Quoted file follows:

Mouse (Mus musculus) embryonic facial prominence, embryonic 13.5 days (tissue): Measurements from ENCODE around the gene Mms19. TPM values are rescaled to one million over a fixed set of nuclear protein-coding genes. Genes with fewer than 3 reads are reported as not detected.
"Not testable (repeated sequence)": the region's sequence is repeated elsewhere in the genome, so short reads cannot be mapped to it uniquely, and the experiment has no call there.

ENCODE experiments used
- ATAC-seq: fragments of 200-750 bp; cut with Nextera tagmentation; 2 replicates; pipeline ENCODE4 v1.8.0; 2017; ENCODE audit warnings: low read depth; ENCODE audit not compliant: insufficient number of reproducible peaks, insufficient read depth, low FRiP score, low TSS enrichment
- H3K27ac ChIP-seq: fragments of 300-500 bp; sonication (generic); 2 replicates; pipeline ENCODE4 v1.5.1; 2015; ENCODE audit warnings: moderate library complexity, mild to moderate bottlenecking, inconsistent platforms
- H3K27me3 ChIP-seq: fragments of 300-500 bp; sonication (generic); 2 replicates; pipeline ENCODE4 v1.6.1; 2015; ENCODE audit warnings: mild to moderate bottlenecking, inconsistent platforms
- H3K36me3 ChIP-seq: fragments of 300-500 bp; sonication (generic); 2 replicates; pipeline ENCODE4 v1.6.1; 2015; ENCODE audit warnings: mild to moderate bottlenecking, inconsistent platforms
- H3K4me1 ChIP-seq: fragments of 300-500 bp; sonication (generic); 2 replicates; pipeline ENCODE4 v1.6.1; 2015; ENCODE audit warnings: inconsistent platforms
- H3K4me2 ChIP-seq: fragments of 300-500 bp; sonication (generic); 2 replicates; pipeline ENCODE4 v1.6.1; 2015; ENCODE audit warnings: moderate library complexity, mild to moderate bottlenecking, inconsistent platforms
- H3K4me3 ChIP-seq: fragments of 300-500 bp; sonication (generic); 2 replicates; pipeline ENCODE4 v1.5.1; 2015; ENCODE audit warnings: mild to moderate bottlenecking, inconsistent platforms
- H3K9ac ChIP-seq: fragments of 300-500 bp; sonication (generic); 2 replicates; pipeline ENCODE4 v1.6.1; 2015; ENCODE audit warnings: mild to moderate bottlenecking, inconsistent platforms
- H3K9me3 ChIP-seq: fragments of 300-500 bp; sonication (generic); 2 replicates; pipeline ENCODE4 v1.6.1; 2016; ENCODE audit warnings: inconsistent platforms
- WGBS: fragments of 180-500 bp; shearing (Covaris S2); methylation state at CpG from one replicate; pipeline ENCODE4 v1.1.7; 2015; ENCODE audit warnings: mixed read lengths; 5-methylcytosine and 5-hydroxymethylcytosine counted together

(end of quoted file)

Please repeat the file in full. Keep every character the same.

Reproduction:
Mouse (Mus musculus) embryonic facial prominence, embryonic 13.5 days (tissue): Measurements from ENCODE around the gene Mms19. TPM values are rescaled to one million over a fixed set of nuclear protein-coding genes. Genes with fewer than 3 reads are reported as not detected.
"Not testable (repeated sequence)": the region's sequence is repeated elsewhere in the genome, so short reads cannot be mapped to it uniquely, and the experiment has no call there.

ENCODE experiments used
- ATAC-seq: fragments of 200-750 bp; cut with Nextera tagmentation; 2 replicates; pipeline ENCODE4 v1.8.0; 2017; ENCODE audit warnings: low read depth; ENCODE audit not compliant: insufficient number of reproducible peaks, insufficient read depth, low FRiP score, low TSS enrichment
- H3K27ac ChIP-seq: fragments of 300-500 bp; sonication (generic); 2 replicates; pipeline ENCODE4 v1.5.1; 2015; ENCODE audit warnings: moderate library complexity, mild to moderate bottlenecking, inconsistent platforms
- H3K27me3 ChIP-seq: fragments of 300-500 bp; sonication (generic); 2 replicates; pipeline ENCODE4 v1.6.1; 2015; ENCODE audit warnings: mild to moderate bottlenecking, inconsistent platforms
- H3K36me3 ChIP-seq: fragments of 300-500 bp; sonication (generic); 2 replicates; pipeline ENCODE4 v1.6.1; 2015; ENCODE audit warnings: mild to moderate bottlenecking, inconsistent platforms
- H3K4me1 ChIP-seq: fragments of 300-500 bp; sonication (generic); 2 replicates; pipeline ENCODE4 v1.6.1; 2015; ENCODE audit warnings: inconsistent platforms
- H3K4me2 ChIP-seq: fragments of 300-500 bp; sonication (generic); 2 replicates; pipeline ENCODE4 v1.6.1; 2015; ENCODE audit warnings: moderate library complexity, mild to moderate bottlenecking, inconsistent platforms
- H3K4me3 ChIP-seq: fragments of 300-500 bp; sonication (generic); 2 replicates; pipeline ENCODE4 v1.5.1; 2015; ENCODE audit warnings: mild to moderate bottlenecking, inconsistent platforms
- H3K9ac ChIP-seq: fragments of 300-500 bp; sonication (generic); 2 replicates; pipeline ENCODE4 v1.6.1; 2015; ENCODE audit warnings: mild to moderate bottlenecking, inconsistent platforms
- H3K9me3 ChIP-seq: fragments of 300-500 bp; sonication (generic); 2 replicates; pipeline ENCODE4 v1.6.1; 2016; ENCODE audit warnings: inconsistent platforms
- WGBS: fragments of 180-500 bp; shearing (Covaris S2); methylation state at CpG from one replicate; pipeline ENCODE4 v1.1.7; 2015; ENCODE audit warnings: mixed read lengths; 5-methylcytosine and 5-hydroxymethylcytosine counted together